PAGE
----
How much has this movie made so far? I was reading rumours that it was going to be the biggest December release in history or something like that..

    I was just wondering if it has broken any records yet. (Aside from the "Ouch, my ass hurts after sitting for 2hr 58min" record) :-)
    • It broke a record here; I've seen it twice since it came out. The last movie I actually went to see in a theatre was "Sneakers", in 1993, I think.

      Geez, $5 for a Mountain Dew... I think I'll stick to my home theatre!
    • by inc0gnito (443709) on Sunday January 06, 2002 @03:50PM (#2794579) Homepage
      According to www.chud.com, Lord of The Rings has grossed $205,500,000 as of last Monday
      (box office totals are updated every Monday). This is over a three week period.
      Last weekend's gross was $23,000,000.

      FYI: In 8 weeks Harry Potter has grossed $300,500,000 so I don't think that LOTR has broken any records yet.
    • Lawrence of Arabia (1964). First cut was 3h42. They quickly reduced that by twenty minutes however. Still a long time to seat.
    • Check out the gross income of movies that are currently in theaters here:
      http://movies.yahoo.com/boxoffice/latest/rank.html [yahoo.com]

      You can compare these totals to the totals of the Top 100 biggest ranking movies of all time here:
      http://movies.yahoo.com/boxoffice-alltime/rank.htm l [yahoo.com]

      As you can see, even if it makes the projected estimates for this weekend, it will only be up to #34 in the rankings. However, it's also only been out for 2 weeks... :)

      Guess it's time for me to go see it again and help bump it up one more notch...

      • Keep in mind that since it's a three hour movie, it cannot be shown as often during a given day on a single screen as your typical 90 minute film. Therefore box office grosses must necessarily be smaller for any given time period. That simple fact alone will keep it from breaking too many box office records.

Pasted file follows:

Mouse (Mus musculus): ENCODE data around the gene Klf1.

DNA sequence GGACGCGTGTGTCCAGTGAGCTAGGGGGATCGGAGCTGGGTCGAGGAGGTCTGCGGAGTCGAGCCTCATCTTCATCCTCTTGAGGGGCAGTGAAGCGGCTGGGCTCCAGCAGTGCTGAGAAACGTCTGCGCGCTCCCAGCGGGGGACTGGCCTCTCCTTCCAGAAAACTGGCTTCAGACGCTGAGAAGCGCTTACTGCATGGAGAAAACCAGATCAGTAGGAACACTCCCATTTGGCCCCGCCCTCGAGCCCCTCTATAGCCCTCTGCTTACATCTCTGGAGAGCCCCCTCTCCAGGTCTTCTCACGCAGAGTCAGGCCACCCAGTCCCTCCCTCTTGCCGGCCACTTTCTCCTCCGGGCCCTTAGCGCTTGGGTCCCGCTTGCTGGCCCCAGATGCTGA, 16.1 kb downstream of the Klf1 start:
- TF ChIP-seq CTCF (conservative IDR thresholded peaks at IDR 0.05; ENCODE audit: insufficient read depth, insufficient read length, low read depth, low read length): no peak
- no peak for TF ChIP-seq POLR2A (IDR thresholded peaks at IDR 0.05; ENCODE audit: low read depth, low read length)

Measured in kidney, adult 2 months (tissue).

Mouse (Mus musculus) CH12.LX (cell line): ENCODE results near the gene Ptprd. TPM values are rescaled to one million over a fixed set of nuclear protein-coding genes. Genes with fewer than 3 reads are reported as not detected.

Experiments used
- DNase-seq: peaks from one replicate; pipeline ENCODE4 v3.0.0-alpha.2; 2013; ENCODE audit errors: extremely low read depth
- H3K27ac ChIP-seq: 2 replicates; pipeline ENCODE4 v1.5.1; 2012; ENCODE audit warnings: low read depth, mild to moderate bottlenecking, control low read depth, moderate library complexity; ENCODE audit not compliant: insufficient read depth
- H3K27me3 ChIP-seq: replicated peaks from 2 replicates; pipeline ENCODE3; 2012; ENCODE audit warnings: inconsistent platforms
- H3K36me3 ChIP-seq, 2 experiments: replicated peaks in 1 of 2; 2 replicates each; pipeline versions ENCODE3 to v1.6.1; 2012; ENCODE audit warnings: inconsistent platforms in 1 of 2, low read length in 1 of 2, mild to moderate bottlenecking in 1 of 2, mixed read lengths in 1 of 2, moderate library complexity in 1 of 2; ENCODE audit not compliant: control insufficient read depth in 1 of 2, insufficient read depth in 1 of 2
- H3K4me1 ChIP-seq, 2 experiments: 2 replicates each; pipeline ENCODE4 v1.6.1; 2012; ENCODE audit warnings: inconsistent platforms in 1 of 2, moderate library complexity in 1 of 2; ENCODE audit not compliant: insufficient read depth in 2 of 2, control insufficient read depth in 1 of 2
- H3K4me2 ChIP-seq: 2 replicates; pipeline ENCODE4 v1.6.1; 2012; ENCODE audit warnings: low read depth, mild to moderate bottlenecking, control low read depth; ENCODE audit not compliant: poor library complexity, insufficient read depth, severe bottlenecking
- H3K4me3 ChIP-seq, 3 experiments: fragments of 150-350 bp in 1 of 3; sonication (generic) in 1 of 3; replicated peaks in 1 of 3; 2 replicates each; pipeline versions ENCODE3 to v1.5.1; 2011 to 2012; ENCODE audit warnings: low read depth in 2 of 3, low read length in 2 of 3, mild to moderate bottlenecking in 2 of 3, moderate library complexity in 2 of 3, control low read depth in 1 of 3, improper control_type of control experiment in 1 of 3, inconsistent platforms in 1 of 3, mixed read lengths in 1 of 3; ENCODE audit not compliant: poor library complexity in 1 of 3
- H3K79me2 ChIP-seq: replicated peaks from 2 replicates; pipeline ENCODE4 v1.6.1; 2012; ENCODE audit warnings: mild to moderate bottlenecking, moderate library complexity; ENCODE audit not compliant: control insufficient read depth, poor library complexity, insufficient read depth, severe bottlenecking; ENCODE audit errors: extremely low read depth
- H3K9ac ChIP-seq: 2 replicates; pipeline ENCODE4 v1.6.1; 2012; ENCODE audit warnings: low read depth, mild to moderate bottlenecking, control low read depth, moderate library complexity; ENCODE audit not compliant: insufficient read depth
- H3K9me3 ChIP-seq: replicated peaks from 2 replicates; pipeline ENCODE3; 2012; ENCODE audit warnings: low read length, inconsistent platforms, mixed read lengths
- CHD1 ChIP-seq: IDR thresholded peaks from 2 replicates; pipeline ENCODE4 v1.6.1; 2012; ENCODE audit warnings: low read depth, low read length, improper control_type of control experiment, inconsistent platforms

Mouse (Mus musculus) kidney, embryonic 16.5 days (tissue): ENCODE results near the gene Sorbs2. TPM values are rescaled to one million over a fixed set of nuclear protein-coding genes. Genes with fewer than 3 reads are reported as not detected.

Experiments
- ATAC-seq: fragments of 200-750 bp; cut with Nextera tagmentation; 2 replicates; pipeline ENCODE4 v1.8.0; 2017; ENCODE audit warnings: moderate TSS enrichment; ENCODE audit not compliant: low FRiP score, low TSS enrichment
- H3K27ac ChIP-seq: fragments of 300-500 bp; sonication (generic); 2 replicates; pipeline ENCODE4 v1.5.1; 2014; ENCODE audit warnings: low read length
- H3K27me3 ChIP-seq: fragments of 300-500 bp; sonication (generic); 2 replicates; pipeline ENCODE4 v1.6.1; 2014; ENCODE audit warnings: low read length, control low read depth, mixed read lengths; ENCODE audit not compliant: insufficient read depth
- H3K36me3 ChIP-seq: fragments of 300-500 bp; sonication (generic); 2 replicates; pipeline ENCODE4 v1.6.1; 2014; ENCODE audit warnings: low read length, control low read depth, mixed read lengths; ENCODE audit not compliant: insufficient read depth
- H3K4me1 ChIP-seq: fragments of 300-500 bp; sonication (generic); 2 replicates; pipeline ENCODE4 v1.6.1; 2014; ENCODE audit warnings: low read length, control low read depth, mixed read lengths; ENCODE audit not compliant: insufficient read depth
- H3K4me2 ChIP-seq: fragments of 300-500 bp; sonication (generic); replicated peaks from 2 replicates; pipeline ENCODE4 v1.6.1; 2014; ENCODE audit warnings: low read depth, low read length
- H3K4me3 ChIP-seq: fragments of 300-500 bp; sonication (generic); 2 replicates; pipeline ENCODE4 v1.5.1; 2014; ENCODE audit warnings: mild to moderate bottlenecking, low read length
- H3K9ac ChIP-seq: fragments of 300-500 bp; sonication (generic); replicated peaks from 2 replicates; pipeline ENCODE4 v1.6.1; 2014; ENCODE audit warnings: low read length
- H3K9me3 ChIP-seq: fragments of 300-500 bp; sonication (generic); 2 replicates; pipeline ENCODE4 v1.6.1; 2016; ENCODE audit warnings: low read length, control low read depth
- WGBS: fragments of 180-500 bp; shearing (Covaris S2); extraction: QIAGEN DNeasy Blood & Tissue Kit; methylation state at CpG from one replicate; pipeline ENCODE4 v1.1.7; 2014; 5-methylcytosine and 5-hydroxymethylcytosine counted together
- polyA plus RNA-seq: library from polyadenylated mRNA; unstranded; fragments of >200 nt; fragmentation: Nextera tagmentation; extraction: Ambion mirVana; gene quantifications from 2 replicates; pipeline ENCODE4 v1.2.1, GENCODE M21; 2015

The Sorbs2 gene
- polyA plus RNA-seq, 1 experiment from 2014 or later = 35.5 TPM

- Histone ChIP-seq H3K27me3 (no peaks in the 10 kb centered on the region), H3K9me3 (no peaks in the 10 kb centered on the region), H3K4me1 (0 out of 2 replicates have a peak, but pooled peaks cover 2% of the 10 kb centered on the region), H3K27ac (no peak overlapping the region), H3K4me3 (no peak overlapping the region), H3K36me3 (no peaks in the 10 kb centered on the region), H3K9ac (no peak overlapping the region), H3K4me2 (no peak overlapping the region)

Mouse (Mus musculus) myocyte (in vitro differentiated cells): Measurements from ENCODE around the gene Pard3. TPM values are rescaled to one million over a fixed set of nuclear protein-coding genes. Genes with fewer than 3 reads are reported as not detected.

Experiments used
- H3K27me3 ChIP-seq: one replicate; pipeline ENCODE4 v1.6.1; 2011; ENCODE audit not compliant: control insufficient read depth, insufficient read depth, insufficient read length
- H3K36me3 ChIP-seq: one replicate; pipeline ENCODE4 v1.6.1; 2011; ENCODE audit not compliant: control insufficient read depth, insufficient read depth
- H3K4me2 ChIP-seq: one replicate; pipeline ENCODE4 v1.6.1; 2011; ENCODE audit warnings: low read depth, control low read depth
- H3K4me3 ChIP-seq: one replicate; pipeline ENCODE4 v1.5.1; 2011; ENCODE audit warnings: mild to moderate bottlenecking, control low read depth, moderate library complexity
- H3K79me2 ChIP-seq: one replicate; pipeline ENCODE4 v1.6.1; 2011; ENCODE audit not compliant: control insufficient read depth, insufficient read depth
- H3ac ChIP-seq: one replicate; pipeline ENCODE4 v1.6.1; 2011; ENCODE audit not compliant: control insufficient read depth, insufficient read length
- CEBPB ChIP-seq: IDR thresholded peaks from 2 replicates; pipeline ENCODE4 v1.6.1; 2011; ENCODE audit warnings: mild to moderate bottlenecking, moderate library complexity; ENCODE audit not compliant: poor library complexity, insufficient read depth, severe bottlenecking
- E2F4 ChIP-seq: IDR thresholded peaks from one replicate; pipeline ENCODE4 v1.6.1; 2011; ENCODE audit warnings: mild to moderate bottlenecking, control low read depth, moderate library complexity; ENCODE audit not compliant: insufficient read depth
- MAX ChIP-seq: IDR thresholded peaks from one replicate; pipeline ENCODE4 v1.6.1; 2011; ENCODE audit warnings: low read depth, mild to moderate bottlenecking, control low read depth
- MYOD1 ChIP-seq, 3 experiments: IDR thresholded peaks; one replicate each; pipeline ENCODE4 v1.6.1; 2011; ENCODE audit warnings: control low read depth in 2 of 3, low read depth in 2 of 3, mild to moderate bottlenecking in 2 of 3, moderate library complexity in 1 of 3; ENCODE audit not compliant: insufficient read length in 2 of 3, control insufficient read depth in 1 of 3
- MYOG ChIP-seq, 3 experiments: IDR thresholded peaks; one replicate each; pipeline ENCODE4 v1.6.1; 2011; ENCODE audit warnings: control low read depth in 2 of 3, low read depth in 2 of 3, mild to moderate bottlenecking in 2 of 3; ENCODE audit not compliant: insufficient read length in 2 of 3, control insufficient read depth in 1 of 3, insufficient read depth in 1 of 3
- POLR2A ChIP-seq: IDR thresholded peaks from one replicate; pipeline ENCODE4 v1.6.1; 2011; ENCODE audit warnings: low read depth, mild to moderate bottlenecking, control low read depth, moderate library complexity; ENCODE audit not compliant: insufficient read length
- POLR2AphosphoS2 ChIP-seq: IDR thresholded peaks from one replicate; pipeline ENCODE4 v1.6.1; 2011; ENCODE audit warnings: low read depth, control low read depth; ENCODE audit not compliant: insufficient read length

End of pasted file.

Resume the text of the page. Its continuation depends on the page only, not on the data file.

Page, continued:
• by sph (35491)
      According to this [boxofficemojo.com] LotR has grossed already over $200M in the US and almost $200M elsewhere. That's way more than the budget of the whole trilogy. Four records mentioned include the biggest Christmas day gross, and some December records. There's also an interesting comparison chart [boxofficemojo.com], where the film's gross history is compared against Harry Potter, Star Wars ep 1 and Titanic.

      Some guy at Miramax is going to get his ass kicked for wanting to reduce LotR into one movie and driving Peter Jackson away to New Line Cinema, who were ready to fund three movies.
      • by Milalwi (134223)

        Some guy at Miramax is going to get his ass kicked for wanting to reduce LotR into one movie and driving Peter Jackson away to New Line Cinema, who were ready to fund three movies.

        Sadly, probably not. It was a risk, a big one. They could've lost money big-time.

        Hollyweird is very risk-adverse. Fortunately this risk has paid off in a big way.

        Milalwi
  • by Anonymous Coward
    It should have picked up more awards. I thought LOTR was good. But not the #1 movie of the year.
    • It really depends how you think of it: Memento was incredibly well-written and very, very, very thoughtfully put-together. Lord of the Rings was your typical huge, beautiful, grandoise masterpiece kind of thing. Personally, I feel Memento deserves a nod as the best picture of the year, yeah, but I think Joe Movie Nerd responds a bit better to the kind of epic visual adventure that LoTR brings.